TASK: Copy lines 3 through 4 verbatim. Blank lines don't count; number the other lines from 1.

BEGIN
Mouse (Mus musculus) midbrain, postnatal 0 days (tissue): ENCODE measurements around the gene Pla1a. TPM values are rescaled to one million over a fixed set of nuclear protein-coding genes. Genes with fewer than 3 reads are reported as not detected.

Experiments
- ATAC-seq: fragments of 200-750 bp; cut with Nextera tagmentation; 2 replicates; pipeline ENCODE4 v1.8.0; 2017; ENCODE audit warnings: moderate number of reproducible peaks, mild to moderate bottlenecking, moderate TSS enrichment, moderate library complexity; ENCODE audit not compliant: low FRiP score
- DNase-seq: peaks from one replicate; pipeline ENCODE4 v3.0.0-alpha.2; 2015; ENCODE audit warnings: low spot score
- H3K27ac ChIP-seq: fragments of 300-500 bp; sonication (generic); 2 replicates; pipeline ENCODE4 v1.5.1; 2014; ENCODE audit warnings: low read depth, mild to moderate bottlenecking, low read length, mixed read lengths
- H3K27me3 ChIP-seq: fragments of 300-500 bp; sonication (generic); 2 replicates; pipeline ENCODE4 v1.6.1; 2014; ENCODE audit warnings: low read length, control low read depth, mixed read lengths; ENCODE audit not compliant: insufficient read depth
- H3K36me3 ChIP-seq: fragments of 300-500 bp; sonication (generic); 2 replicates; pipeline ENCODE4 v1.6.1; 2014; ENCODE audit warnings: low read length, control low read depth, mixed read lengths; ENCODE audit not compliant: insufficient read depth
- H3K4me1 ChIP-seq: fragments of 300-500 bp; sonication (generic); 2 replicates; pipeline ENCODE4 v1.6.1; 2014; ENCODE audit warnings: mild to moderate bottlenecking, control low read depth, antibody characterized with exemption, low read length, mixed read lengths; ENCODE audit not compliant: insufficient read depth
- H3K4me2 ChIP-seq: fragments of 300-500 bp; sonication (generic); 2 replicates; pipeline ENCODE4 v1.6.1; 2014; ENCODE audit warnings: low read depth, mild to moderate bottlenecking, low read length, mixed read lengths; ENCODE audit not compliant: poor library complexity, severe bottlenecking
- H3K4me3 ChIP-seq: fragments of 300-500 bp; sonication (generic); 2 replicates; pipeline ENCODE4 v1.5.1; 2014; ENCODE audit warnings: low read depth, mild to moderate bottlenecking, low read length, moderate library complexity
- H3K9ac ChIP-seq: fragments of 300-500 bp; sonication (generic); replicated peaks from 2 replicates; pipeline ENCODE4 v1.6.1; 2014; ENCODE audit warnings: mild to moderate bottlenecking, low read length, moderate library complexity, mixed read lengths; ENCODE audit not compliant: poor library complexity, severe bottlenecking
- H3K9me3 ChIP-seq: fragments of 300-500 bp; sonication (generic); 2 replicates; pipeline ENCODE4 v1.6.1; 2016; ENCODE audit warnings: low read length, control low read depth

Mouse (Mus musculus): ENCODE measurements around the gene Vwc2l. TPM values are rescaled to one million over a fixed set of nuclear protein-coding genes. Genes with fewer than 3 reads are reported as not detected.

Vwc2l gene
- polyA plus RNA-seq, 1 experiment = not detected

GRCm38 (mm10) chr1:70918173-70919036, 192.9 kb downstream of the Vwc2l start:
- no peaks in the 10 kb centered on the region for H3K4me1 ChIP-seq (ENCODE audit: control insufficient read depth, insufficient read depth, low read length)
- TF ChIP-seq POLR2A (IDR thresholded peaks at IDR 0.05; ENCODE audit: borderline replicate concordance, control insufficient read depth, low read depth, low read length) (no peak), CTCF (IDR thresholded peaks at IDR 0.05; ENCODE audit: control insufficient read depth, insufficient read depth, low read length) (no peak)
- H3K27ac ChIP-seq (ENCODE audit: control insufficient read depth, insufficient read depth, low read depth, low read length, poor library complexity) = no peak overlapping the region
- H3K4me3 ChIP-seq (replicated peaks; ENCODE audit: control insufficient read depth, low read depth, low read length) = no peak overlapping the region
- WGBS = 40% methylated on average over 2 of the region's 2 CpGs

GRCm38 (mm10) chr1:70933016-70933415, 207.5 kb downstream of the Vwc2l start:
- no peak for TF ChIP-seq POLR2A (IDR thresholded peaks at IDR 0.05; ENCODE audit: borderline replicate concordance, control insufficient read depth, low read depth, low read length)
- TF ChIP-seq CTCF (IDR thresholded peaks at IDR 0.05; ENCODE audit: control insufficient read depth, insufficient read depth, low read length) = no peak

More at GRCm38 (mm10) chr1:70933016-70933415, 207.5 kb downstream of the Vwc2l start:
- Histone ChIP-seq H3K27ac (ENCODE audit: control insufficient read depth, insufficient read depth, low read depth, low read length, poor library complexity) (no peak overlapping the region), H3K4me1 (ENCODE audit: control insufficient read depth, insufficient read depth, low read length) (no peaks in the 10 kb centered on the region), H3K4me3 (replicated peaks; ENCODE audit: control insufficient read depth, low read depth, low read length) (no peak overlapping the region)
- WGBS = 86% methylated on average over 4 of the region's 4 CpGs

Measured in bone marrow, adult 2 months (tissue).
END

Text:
- ATAC-seq: fragments of 200-750 bp; cut with Nextera tagmentation; 2 replicates; pipeline ENCODE4 v1.8.0; 2017; ENCODE audit warnings: moderate number of reproducible peaks, mild to moderate bottlenecking, moderate TSS enrichment, moderate library complexity; ENCODE audit not compliant: low FRiP score
- DNase-seq: peaks from one replicate; pipeline ENCODE4 v3.0.0-alpha.2; 2015; ENCODE audit warnings: low spot score